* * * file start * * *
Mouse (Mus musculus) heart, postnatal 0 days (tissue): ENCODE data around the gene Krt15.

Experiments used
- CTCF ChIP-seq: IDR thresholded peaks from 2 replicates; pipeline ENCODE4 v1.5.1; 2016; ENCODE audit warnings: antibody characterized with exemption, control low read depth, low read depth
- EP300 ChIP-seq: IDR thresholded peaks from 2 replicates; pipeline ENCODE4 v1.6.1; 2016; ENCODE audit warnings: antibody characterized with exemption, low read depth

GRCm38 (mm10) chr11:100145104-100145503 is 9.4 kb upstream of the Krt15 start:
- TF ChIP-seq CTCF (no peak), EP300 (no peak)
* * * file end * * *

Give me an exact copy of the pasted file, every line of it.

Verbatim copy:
Mouse (Mus musculus) heart, postnatal 0 days (tissue): ENCODE data around the gene Krt15.

Experiments used
- CTCF ChIP-seq: IDR thresholded peaks from 2 replicates; pipeline ENCODE4 v1.5.1; 2016; ENCODE audit warnings: antibody characterized with exemption, control low read depth, low read depth
- EP300 ChIP-seq: IDR thresholded peaks from 2 replicates; pipeline ENCODE4 v1.6.1; 2016; ENCODE audit warnings: antibody characterized with exemption, low read depth

GRCm38 (mm10) chr11:100145104-100145503 is 9.4 kb upstream of the Krt15 start:
- TF ChIP-seq CTCF (no peak), EP300 (no peak)